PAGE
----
Okay, so what does any of that have to do with the "less TV" part? Well, working from home provides many opportunities to have the TV on simply as background "noise" for the day's events. But y'know, there's a LOT of bad news out there. Even if you keep your TV tuned to "silly" stations and don't tune into local or national or international news, you're still going to get the teasers and previews and headlines that are the most shocking, gruesome, and soul-spiking (Because, of course, that makes the average viewer want to tune in for the whole story, right?) and that, somehow, must seep into your psyche and pollute you. Somewhere.

When I was in college, I was a part of a leadership honor society that was comprised basically of the "movers and the shakers" of UGA's senior class. Now, that's a lot of effin' people, so I get that it's a huge big deal that I was one of the top 40. Well, we first went on a retreat to build as a team, and then we spent the rest of the quarter attending leadership conferences and events all over the state. It was awesome.^5 One of those events was a talk put on by an expert in dealing with "Option Overload." Many of that day's college graduates were facing too many options from which to choose easily and this guy's talk was about the fact we (Americans) bombard ourselves with information and then we try to find someone to blame for our ADD, lack of focus, apathy, and lack of commitment to anything meaningful.

He's the first person I heard advise against watching the evening news. Specifically, he insisted that we NEVER watch the LATE news. His advice went something like this: "Whatever you do right before bed is with you in your early sleep. You fill your head with the thoughts you will work on overnight and these images and issues populate your dreams and impact your depth of rest and your waking state the next day. The LAST thing you need to put yourself through at the end of what may have been a fulfilling day is a 15-minute barrage of negative images, sounds, and up-to-the-second interviews about the impact of those horrific things on the people who experienced them (followed by a bit of weather and sports)." That did it for me! All I've done this time around is up the ante on that philosophy. Awesome.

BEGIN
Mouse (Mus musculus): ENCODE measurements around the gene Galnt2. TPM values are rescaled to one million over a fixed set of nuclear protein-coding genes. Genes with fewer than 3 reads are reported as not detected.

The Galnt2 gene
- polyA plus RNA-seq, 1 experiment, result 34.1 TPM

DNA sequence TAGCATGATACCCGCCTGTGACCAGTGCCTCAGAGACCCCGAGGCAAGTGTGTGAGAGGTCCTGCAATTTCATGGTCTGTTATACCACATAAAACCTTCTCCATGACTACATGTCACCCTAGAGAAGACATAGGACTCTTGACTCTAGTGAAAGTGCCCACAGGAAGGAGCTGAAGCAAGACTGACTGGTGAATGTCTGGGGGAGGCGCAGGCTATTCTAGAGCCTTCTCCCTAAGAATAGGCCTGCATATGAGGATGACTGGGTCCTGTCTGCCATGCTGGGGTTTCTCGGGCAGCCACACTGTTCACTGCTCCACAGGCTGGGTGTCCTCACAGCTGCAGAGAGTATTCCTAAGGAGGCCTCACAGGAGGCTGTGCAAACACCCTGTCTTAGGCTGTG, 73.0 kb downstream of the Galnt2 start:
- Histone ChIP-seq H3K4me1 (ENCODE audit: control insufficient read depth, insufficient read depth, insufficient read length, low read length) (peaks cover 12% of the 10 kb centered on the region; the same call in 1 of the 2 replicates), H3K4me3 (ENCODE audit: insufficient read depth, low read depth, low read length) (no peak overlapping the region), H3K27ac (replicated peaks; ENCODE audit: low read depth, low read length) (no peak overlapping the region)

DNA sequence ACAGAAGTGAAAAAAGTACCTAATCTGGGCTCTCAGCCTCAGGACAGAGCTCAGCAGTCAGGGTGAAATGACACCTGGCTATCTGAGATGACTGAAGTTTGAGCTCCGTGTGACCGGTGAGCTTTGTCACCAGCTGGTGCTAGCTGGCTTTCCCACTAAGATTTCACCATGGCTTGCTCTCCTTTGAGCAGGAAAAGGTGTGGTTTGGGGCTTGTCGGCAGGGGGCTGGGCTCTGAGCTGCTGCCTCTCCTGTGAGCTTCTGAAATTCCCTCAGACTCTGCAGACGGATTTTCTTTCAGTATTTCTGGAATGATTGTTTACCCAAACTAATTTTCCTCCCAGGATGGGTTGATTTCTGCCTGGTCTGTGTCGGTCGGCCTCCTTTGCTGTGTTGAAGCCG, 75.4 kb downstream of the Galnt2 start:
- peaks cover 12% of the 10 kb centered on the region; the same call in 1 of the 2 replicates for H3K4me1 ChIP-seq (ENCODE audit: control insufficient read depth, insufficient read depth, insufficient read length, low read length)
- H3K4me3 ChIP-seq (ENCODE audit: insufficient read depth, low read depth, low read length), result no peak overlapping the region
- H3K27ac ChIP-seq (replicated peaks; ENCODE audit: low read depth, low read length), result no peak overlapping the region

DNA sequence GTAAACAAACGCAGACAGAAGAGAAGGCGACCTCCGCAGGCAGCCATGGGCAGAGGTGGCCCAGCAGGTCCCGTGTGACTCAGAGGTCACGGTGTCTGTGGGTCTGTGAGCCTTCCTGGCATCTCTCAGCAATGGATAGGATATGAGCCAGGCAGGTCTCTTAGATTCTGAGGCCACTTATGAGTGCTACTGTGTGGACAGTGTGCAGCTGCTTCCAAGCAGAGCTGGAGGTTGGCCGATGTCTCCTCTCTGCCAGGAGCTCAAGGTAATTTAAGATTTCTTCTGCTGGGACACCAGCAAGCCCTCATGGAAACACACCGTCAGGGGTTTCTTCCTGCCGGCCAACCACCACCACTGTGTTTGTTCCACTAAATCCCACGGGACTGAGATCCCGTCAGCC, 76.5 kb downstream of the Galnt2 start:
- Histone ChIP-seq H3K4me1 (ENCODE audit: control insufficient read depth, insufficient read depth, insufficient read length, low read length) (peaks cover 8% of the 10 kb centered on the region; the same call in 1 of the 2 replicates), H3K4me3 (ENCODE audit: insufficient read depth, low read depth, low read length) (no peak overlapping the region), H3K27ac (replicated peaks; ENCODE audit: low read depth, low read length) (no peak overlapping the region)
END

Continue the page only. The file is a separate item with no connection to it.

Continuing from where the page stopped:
Manual Correction.

And, finally, I have turned off auto-correct in my software. Yup. I no longer want my software to smarten me up. If I don't know how to spell a word, I want the little squiggly lines underneath to tell me, so that I can LEARN. Rather than having Word or Entourage automatically switch the letters that I transpose, I want to see those flaws, right there in the finished product, so that I can choose to edit (because I see what I did wrong), ask for a suggestion (because I doubt what I meant to type), or show me how it's spelled (because I simply don't know how to spell it). I think this stems from having comment-based dialogue with my NBF KiKi and his PAM (punkass mom). She praises us when we leave our typos in. There is something to be said for that kind of parenting. And as Keith has recently shared, at some point, we get to reparent ourselves to make up for where parenting was well-meaning but misguided (or worse). Inefficient to have to go through and (somewhat) "manually" correct misspellings? Sure. And I love it!

In Closing.

The overall effect of these changes is this: I no longer feel that I have to get it ALL done in order to get ANY of it done. Before, I wouldn't even START on a project unless I knew I could COMPLETE it (or a pre-determined, significant CHUNK of it) within the amount of time I had stretched out before me. Somehow now it's okay to be inefficient: to pull out a stack of headshots for HILMMAKS and not get through it before I have to stop, switch gears, and do something else (perhaps something else more important--gasp!) for a moment. I can put that stack aside (partially sorted) and pick it back up an hour later. Sure, that's inefficient. Sure, I wouldn't have to spend that, oh, 30 seconds reorienting myself before I plunge back in, but so what?!? The fact is, dialogue now goes like this in the Gillespie-Johnson household:

K: C'mon. Let's go for a walk.
B: Okay.